Angel Oak Tree

blogging, city, Daily Prompt, family, history, Hughs Weekly Photo Challenge, Nature, Outdoors, slavery, travel, Trees

When looking at the Angel Oak Tree, it’s like a walk through a mystical time period.  Spots of hazy, heavenly, light shows its beams through the leaves onto the branches.  I expected nymphs and winged fairies to flitter under the huge canopy of the massive oak tree.  This centuries-old tree continues to grow near a dirt road that leads to the Angel Oak tree; which is surrounded amongst many Low Country trees. 

Angel Oak Tree

The Angel Oak tree is located on St. Johns Island, about twelve miles south from downtown Charleston, NC.  When I saw the Angel Oak Tree in 2019, it is free admission.  There just aren’t many free places to stop, and this is one that is definitely worthwhile.

This peculiar tree is said to be one of the oldest living oak trees east of the Mississippi River.  Arborists estimates the Angel Oak tree is 400 to 500 years old. Several reasons for the Angel Oak’s longevity is its natural hardiness, long taproot, and widespread root systems, that anchors the tree deep into the ground.  This is how it has survived natures elements of winds, storms, earthquakes, and hurricanes through-out the centuries.  It does show scars from natures elements; but the old oak tree still stands strong and brave.

Angel Oak Tree

The uniqueness of the tree is that it grows both up and out.  Its massive, twisted, and gnarled branches reach out like tentacles from a giant monster.  It’s said, by tour guides, the tree stands 66.5 ft (20 ml), the trunk measures 28 ft (8.5m) in circumference and produces shade that covers 17,200 feet (1,600 m2). 

Local folklore tells of another source for the name of the tree; ghosts of former slaves are said to appear as angels around the tree. 

 In her Ghosts and Legends of Charleston, Denise Roffe interviewed a woman descended from the slaves who toiled on the island’s plantations. She recounted the legends of the tree, including that it was once home to huge birds (likely vultures) who fed on the bodies of lynched slaves. The old woman continued saying that many people were buried under the tree including Native Americans who met under its shady branches. She stated that these spirits still gather around the oak and that they also work to protect the tree.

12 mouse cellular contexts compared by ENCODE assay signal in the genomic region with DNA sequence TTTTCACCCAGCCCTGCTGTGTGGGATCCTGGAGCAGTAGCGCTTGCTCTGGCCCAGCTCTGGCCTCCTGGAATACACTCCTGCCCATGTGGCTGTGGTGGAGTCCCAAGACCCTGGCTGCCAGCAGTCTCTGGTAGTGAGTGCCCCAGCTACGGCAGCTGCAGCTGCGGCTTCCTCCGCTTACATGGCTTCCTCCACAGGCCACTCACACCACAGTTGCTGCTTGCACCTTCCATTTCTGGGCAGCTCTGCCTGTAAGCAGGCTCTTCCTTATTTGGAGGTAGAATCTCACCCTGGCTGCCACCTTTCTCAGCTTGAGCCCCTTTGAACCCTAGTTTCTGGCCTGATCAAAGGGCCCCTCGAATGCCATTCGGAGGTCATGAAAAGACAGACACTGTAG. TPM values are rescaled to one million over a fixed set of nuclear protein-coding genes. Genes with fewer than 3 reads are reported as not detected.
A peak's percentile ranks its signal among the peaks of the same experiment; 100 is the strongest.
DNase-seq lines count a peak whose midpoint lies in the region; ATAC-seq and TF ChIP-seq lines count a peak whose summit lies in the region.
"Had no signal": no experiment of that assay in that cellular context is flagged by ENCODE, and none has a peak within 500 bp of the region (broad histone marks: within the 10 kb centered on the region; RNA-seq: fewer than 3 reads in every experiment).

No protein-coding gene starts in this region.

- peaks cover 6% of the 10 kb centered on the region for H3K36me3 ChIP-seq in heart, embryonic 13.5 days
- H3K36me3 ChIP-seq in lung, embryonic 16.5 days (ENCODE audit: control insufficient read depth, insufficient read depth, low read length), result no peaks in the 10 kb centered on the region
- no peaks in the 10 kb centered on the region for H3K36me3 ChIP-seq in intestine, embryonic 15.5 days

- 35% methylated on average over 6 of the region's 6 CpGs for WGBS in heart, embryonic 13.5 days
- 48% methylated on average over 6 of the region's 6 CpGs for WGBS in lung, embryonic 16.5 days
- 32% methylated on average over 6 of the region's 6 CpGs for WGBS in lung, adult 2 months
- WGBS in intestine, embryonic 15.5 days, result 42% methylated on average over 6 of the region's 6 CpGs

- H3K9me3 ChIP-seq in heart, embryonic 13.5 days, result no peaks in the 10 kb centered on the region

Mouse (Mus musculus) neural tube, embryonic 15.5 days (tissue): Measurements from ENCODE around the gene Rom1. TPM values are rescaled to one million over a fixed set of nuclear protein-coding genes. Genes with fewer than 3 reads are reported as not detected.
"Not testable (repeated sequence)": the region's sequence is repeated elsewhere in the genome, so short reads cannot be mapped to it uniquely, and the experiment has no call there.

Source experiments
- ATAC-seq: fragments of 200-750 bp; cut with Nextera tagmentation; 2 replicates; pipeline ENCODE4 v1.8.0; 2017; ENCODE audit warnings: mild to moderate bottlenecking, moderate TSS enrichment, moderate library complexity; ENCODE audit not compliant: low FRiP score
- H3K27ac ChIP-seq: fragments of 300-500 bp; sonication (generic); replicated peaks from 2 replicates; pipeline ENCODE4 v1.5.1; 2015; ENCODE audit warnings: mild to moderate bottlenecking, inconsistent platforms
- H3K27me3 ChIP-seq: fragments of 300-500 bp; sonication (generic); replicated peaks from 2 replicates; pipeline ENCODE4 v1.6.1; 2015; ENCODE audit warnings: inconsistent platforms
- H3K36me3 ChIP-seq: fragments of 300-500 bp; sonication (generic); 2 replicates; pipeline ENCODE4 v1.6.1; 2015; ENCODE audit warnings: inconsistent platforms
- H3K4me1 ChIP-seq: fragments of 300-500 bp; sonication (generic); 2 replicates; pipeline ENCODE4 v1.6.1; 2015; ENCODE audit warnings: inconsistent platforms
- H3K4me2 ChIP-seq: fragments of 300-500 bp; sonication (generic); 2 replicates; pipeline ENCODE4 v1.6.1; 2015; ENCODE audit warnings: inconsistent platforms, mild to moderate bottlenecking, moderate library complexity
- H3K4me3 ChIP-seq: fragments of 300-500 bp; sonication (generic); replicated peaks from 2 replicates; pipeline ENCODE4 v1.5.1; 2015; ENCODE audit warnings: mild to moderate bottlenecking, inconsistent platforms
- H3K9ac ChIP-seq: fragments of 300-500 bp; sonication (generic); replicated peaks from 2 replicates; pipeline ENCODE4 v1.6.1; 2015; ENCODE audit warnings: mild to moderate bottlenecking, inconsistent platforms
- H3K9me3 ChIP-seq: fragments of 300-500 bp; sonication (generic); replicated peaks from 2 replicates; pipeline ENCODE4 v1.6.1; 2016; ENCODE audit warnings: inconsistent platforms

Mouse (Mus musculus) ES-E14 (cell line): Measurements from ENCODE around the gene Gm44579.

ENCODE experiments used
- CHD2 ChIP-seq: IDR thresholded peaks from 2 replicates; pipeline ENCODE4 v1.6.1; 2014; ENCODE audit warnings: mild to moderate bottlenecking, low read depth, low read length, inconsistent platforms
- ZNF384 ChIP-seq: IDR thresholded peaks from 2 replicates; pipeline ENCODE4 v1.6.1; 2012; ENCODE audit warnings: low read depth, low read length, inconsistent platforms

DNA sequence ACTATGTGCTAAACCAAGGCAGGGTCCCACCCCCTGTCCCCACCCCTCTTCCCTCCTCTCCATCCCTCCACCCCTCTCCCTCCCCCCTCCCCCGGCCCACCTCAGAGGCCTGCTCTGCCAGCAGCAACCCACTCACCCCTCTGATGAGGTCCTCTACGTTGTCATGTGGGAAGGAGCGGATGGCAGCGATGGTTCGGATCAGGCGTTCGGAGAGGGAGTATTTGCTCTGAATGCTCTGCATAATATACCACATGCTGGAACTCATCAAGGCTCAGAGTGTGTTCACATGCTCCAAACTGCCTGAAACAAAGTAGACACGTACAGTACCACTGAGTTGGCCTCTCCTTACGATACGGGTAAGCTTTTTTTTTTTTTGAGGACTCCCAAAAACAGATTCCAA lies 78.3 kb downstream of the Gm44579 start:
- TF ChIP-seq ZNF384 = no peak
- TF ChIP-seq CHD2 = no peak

Recorded history traces the ownership of the live oak and surrounding land to year 1717.  When Abraham Waight received it as part of a small land grant, the tree stayed in Waight’s family for four generations, and was part of a marriage settlement to Justus Angel and Martha Waight Tucker Angel. The Angel Oak tree is now owned by the City of Charleston and has become the focal point of a public park.

Many weddings and engagements take place under the canopy of this beautiful historical tree.  

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Sparrows

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These very common small birds are friendly birds and are often surrounded by half a dozen or more of its kind. During cold winter months they feed on seeds and grains. In the spring, summer and fall they feed on insects, flies and mosquitoes. Normally sparrows are noticed in joyful conditions, sing musically and chatterers about the day’s business. There are times a sparrow will mourn; this only happens when the bird’s mate has been killed or its nest and young is destroyed. Although some people may consider them a nuisance and of no monetary value, but accordance to the Bible in the days of Jesus, these tiny birds were an article of commerce as they are now in the Far East.

Eastern Song Sparrow

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Chipping Sparrow

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Your comments are appreciated